Creative work is exciting. It can take you to another place and provide a refuge from the day-to-day world. It’s also difficult and demanding work that can leave you emotionally and physically drained at the end of the process. Tread carefully.

                8. Draw on sensual experience

                “Pear Drops were exciting because they had a dangerous taste. All of us were warned against eating them, and the result was that we ate them more than ever” – Roald Dahl

                Pear

                  If you want to become a writer, it’s important to observe and write about day-to-day experiences that others take for granted. You should record how things look, taste, touch, smell and sound, and then use these sense impressions to paint a colorful picture for your reader. This will bring your work to life.

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                  9. Write with your ideal audience in mind

                  “Had I not had children of my own, I would have never written books for children, nor would I have been capable of doing so.” – Roald Dahl

                  Had I not had children

                    Dahl is on record as saying that he wrote many of his books for his children and later for his grandchildren. He considered the people closest to him when he wrote and he created a world for them on the page. If you’re a writer, you should consider who your ideal reader is, what they want, what they like and what they dislike.

                    10. Have a place to work

                    “I go down to my little hut, where it’s tight and dark and warm, and within minutes I can go back to being six or seven or eight again” – Roald Dahl

                    I go

                      Dahl wrote in a hut at the back of his house for much of his life. Just as office workers go the same place every day, writers and creative professionals should also have a room to work in, where nothing else happens except their work. This makes it easier to create and reduces the chances of procrastination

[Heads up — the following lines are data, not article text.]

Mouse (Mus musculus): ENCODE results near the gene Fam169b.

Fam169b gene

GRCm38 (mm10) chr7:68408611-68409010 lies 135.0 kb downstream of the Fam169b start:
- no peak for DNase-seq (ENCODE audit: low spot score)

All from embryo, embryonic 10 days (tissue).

11. Take advantage of the shrinking world

                      “Nowadays you can go anywhere in the world in a few hours, and nothing is fabulous any more.” – Roald Dahl

                      Nowdays

                        Dahl recognized that the world had become vastly smaller during his lifetime, and he lived much of his life in a time pre-internet and pre-mobile phones.

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                        Although this sense of fabulous may be lost, if you get into the habit of sharing your work, the idea of other people reading it doesn’t have to feel exotic. Today, you can create something, publish and share it with the world (on sites like Lifehack).

                        12. Be modest

                        “An autobiography is a book a person writes about his own life and it is usually full of all sorts of boring ideas” – Roald Dahl

                        an auto

                          Lots of famous writers enjoy getting into fights with other writers or talking about how important or grand their work is. Dahl wasn’t afraid to put his profession in perspective and, even though his two autobiographies are anything but boring, he could hardly be accused of being self-aggrandizing or self-promotional.

                          He shows that writers and creative professionals should be more concerned with seeking out truth than they should be about explaining the importance of their work.

                          What are your favorite Roald Dahl books? Has he taught you anything about productivity, creativity or writing? Please let me know in the comments section below.

                          Featured photo credit: Cory Doctorow via creativecommons.org

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                          Last Updated on November 19, 2019

                          7 Signs That You’re Way Too Busy

                          7 Signs That You’re Way Too Busy